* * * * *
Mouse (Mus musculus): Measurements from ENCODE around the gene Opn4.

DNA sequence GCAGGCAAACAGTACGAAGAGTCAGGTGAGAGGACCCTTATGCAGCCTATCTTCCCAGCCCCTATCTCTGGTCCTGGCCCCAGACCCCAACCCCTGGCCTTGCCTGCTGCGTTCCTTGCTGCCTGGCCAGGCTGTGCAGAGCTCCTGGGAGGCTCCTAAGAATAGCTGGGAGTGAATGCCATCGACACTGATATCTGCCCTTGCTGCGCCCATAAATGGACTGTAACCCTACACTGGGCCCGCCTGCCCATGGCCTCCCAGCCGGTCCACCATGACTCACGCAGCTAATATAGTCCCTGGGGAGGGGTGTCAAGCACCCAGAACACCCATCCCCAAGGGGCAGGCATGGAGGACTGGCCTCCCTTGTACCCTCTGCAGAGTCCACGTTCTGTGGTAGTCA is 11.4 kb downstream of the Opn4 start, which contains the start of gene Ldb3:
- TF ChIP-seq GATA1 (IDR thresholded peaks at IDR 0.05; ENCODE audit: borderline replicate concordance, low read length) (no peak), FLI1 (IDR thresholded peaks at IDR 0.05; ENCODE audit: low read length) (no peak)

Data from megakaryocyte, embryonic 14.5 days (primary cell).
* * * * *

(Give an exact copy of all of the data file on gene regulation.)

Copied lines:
Mouse (Mus musculus): Measurements from ENCODE around the gene Opn4.

DNA sequence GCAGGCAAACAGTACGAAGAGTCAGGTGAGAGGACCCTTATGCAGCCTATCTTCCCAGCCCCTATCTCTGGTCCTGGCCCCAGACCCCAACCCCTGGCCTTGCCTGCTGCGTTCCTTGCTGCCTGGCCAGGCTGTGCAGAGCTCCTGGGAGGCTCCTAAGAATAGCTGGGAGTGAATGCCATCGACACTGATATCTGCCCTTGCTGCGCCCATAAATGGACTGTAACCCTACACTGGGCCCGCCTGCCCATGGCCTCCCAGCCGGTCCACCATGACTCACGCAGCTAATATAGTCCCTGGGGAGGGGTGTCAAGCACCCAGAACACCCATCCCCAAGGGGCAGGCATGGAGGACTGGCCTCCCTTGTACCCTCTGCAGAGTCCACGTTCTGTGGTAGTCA is 11.4 kb downstream of the Opn4 start, which contains the start of gene Ldb3:
- TF ChIP-seq GATA1 (IDR thresholded peaks at IDR 0.05; ENCODE audit: borderline replicate concordance, low read length) (no peak), FLI1 (IDR thresholded peaks at IDR 0.05; ENCODE audit: low read length) (no peak)

Data from megakaryocyte, embryonic 14.5 days (primary cell).